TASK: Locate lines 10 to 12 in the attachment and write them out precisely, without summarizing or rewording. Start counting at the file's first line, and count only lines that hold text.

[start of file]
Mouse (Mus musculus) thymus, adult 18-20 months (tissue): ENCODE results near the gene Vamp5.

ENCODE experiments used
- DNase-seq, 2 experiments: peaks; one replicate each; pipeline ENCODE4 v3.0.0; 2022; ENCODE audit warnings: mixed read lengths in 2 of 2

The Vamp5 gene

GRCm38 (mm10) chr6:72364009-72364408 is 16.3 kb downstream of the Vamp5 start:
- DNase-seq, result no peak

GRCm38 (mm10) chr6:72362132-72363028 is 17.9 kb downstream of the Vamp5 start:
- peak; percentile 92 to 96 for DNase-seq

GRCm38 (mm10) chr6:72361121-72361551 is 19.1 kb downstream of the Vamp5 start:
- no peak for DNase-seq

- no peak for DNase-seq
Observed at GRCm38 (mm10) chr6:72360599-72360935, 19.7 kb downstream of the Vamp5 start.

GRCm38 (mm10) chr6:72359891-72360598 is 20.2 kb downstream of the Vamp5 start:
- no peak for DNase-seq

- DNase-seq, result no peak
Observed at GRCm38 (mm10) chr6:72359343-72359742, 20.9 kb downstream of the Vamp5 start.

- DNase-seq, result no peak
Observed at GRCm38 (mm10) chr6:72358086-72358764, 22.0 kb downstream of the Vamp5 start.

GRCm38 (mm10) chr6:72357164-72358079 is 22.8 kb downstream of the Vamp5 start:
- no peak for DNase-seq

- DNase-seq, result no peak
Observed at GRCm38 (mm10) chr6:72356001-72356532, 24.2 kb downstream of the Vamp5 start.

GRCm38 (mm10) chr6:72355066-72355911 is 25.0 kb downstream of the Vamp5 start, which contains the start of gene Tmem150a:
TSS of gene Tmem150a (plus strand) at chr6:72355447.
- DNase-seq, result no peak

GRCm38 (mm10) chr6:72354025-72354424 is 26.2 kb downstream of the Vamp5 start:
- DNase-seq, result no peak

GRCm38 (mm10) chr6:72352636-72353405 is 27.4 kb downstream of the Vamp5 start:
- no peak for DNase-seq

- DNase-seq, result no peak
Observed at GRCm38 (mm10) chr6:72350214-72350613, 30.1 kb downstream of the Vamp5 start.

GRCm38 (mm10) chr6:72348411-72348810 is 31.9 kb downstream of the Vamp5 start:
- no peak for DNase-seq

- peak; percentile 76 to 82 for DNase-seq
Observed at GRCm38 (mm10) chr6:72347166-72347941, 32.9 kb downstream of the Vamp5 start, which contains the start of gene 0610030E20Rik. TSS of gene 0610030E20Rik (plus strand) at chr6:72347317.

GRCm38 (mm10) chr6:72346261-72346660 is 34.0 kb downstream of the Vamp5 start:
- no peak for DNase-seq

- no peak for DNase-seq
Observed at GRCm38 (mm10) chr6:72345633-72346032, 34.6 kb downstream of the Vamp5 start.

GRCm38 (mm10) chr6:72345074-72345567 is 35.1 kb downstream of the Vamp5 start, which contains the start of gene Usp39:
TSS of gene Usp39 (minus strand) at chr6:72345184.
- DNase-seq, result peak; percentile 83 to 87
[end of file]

- no peak for DNase-seq

- no peak for DNase-seq
Observed at GRCm38 (mm10) chr6:72360599-72360935, 19.7 kb downstream of the Vamp5 start.